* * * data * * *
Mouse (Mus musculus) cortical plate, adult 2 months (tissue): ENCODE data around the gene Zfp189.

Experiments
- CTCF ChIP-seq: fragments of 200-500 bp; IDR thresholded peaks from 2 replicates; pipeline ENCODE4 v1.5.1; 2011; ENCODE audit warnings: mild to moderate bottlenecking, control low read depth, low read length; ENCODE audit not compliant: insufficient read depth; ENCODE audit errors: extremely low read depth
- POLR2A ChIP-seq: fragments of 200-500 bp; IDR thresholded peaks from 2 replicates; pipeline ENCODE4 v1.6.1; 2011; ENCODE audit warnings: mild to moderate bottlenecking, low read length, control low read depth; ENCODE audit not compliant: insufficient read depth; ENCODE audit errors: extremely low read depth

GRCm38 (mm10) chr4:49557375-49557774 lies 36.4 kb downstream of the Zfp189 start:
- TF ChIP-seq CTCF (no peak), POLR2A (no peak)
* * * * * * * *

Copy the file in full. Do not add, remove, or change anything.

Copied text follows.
Mouse (Mus musculus) cortical plate, adult 2 months (tissue): ENCODE data around the gene Zfp189.

Experiments
- CTCF ChIP-seq: fragments of 200-500 bp; IDR thresholded peaks from 2 replicates; pipeline ENCODE4 v1.5.1; 2011; ENCODE audit warnings: mild to moderate bottlenecking, control low read depth, low read length; ENCODE audit not compliant: insufficient read depth; ENCODE audit errors: extremely low read depth
- POLR2A ChIP-seq: fragments of 200-500 bp; IDR thresholded peaks from 2 replicates; pipeline ENCODE4 v1.6.1; 2011; ENCODE audit warnings: mild to moderate bottlenecking, low read length, control low read depth; ENCODE audit not compliant: insufficient read depth; ENCODE audit errors: extremely low read depth

GRCm38 (mm10) chr4:49557375-49557774 lies 36.4 kb downstream of the Zfp189 start:
- TF ChIP-seq CTCF (no peak), POLR2A (no peak)